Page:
Küstenfernes Süßwasser: 3D numerische Simulationen von Grundwasserströmung am New Jersey Shelf

 

Flow of water across the seafloor into the ocean along Earth’s continental margins is commonly addressed as submarine groundwater discharge. Along the U.S. continental margin, significant volumes of groundwater with salinities far lower than seawater were discovered initially in 1976, during the “Atlantic Margin Coring Project”, and shown to occur as far as 100 km away from the coast (Hathaway et al., 1979). By now, it is clear that the occurrence of low-salinity groundwater at continental margins represents a global phenomenon.

Amongst all sites of known offshore fresh groundwater occurrence, the New Jersey shelf is considered the best documented example (Post et al., 2013). Pore water samples collected in the course of IODP expedition 313 at the New Jersey Shelf showed a complex vertical salinity distribution with several sharp, irregular boundaries between fresh and saline groundwater (Mountain et al., 2010). The origin of these freshwater reservoirs is still a matter of debate, being either considered to contain young fresh water currently transported offshore (van Geldern et al., 2013) or paleo freshwater emplaced during previous glacial periods (Lofi et al., 2013).

The aim of this project is to understand the groundwater circulation at the New Jersey shelf based on numerical simulations. The first stage of the project focuses on seismic interpretation and building a realistic 3D hydrogeological model. This is done in close collaboration with the seismic group at TU Bergakademie Freiberg, where key seismic profiles are currently reprocessed by enhanced depth-imaging methods. The second stage will consist of numerical modeling using the in-house code SHEMAT-Suite. The transient, coupled, nonlinear equations for fluid flow, energy and tracer transport can be solved in three dimensions. We recently benchmarked the code SHEMAT-Suite with the Henry problem for testing its ability to handle correctly diffusive and buoyancy-driven salt transport. Such a test is relevant for salt transport simulations at a continental margin scale – where fresh and saline groundwater bodies are in contact. Results of this study shall lead to a better understanding of mechanisms responsible for fresh water emplacement far off the New Jersey coast and may also be applicable to the entire eastern U.S. Atlantic margin where fresh water is widely encountered.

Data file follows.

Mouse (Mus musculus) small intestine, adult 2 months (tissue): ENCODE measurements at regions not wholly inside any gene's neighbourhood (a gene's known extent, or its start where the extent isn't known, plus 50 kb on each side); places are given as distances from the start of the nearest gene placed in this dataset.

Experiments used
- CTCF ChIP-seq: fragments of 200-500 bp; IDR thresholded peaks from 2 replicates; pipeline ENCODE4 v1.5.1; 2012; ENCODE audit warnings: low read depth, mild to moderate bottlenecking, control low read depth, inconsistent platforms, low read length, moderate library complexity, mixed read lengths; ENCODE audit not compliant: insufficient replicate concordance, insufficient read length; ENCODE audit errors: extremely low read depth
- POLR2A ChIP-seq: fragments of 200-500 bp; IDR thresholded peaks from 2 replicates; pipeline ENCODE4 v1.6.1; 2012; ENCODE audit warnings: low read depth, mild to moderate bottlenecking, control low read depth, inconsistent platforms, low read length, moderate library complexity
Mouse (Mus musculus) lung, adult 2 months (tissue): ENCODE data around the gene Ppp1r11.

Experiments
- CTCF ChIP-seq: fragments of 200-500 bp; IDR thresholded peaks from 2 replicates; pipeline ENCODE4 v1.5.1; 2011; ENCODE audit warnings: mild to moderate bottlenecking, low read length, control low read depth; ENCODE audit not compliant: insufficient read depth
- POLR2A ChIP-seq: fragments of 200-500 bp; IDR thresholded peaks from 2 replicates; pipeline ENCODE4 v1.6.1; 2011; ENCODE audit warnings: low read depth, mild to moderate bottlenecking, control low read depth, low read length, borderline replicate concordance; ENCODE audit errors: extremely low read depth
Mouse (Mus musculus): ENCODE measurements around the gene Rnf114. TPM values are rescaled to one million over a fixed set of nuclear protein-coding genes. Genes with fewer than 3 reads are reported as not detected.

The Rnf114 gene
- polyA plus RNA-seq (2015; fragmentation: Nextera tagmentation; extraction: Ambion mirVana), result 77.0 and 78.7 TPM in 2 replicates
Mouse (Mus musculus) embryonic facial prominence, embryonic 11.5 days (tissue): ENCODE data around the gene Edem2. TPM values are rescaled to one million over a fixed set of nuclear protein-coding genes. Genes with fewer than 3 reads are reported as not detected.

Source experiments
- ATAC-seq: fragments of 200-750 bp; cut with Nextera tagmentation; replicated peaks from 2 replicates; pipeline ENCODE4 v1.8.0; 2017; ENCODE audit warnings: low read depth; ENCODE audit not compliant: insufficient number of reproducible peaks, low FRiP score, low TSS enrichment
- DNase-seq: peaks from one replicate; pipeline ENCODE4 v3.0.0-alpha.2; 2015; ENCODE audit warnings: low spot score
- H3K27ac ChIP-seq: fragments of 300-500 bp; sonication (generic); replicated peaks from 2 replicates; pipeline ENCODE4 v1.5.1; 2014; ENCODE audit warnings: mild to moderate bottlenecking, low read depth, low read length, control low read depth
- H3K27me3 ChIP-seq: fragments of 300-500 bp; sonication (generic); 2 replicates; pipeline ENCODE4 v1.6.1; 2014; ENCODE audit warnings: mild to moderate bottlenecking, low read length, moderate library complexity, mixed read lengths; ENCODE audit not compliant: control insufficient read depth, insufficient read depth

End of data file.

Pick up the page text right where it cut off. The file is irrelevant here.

Funding for this project is provided by the Deutsche Forschungsgemeinschaft (DFG) within the Priority Programme 527 - "International Ocean Discovery Program" (IODP) under grant RE- 3863/2-1.

References:

Hathaway, J.C., Poag, C.W., Valentine, P.C., Miller, R.E., Schultz, D.M., Manheim, F.T., Kohout, F.A., Bothner, M.H., Sangrey, D.A., 1979. U.S. Geological Survey Core Drilling on the Atlantic Shelf. Science 206, 515-527.

Lofi, J., Inwood, J., Proust, J.-N., Monteverde, D.H., Loggia, D., Basile, C., Otsuka, H., Hayashi, T., Stadler, S., Mottl, M.J., Fehr, A., Pezard, P.A., 2013. Fresh-water and salt-water distribution in passive margin sediments: Insights from Integrated Ocean Drilling Program Expedition 313 on the New Jersey Margin. Geosphere 9, 1009-1024.

Mountain, G.S., Proust, J.-N., McInroy, D., Cotterill, C., and the Expedition 313 Scientists, 2010. Proceedings of the Integrated Ocean Drilling Program. Volume 313: Tokyo (Integrated Ocean Drilling Program Management International, Inc.), doi:10.2204/iodp.proc.313.2010.

Post, V.E.A., Groen, J., Kooi, H., Person, M., Ge, S., Edmunds, W.M., 2013. Offshore fresh groundwater reserved as a global phenomenon. Nature 503, 71-78.

van Geldern, R., Hayashi, T., Böttcher, M.E., Mottl, M.J., Barth, J.A.C., Stadler, S., 2013. Stable isotope geochemistry of pore waters and marine sediments from the New Jersey shelf: Methane formation and fluid origin. Geosphere 9, 96-112.